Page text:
Tuesday, January 10, 2012

Students and Academic Roleplay: Some Responses

Cast Pic  
Location: Virtual House of Usher, Second Life

The work in Jokaydia Grid last semester gave my students the chance to sound off about roleplay. I was pleasantly surprised how many of them slipped into character. In a post last month, I looked at ideas students had for improving future expeditions to the House of Usher: new settings, characters, effects, and props. In this post, I share some reflections about what students felt they did well to make the improvisational roleplay work, or not.

My student Elon, who is drafting an academic article about the nature of story in the game Mass Effect, replied a great deal with useful information. Like a good academic, he's drafting ideas for the later project.
  • Logan: students were required to think critically and put effort into the simulation if they expected to gain a better understanding of the story, and quite possibly change the story altogether within the simulation.
  •  Elon: In order to be a proper role-playing character, the user has to continuously maintain the world’s setting and authenticity. To do this, I had to first find out about the House of Usher by reading the story, and then I had to carefully maintain who I was within the simulation.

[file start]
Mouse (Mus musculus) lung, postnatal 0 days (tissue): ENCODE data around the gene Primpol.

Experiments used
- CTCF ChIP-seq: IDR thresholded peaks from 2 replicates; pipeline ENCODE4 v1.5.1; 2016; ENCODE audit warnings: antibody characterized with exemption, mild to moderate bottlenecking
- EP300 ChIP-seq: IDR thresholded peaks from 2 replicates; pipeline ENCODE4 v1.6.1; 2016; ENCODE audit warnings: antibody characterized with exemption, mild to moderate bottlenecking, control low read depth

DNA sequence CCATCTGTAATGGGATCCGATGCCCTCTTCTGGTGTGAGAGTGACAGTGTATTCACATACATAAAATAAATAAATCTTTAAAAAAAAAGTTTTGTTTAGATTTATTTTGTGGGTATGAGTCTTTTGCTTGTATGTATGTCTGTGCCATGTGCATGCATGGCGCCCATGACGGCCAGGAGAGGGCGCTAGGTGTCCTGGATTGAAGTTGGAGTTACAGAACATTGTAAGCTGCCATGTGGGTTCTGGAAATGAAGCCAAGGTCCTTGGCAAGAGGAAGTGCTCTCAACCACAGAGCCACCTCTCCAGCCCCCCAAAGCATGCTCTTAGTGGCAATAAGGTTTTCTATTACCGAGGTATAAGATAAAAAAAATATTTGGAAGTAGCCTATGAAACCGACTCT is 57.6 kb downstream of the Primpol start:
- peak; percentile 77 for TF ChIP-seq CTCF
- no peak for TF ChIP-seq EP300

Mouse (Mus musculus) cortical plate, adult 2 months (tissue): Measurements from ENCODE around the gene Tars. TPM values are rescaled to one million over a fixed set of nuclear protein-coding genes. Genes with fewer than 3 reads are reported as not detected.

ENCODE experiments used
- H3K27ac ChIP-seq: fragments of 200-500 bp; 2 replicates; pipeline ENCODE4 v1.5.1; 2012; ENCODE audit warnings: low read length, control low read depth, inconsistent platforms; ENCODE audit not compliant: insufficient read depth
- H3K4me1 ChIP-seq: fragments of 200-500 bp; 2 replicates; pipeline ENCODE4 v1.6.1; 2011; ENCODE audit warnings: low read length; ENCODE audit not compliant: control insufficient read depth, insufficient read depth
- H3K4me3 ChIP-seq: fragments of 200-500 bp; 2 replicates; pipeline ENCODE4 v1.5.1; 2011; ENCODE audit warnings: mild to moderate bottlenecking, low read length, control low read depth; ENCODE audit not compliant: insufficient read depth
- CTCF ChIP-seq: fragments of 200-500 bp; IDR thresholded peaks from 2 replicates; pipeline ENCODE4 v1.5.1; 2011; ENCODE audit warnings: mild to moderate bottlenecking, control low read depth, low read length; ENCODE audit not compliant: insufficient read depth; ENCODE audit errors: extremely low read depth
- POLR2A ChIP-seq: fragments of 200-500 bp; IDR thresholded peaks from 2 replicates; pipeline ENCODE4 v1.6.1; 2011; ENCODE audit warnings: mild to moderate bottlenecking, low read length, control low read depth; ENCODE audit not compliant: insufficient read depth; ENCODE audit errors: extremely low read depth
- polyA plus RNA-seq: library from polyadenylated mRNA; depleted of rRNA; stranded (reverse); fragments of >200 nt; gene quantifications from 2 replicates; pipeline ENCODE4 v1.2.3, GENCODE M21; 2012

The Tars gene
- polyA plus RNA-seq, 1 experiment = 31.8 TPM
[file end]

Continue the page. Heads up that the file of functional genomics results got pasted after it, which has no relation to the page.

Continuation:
• Emily:  A character must be created and maintained, usually conforming to some specific guidelines but otherwise left up to the player. For example, my character was given a motive of holding a grudge against the Ushers due to the fact that they had denied her a loan. 
  • Elon:  I decided to tell Roderick I admired his paintings and wanted to wander around a bit. I still couldn’t find the family papers. I was panicking by the time Roderick called for us to see our quarters, but luckily Mark drew Roderick away to explore the island with him. This gave me the opportunity to find the papers, detailing his family history and more information about the nature of the land.
  • Emily:  If my character had not chased Roderick out into the swamp, then [a major clue] would not have been found. Since my partners were convinced at the time that Roderick was evil, it is likely that the ending of the story would have played out altogether differently if I had not possessed that proof of his innocence.
  • Elon:  The interactive experience isn’t purely just with the game engine, but also with other users . . . . The result is an experience where everyone has their share of invested time, choices, and manipulations of the plot.

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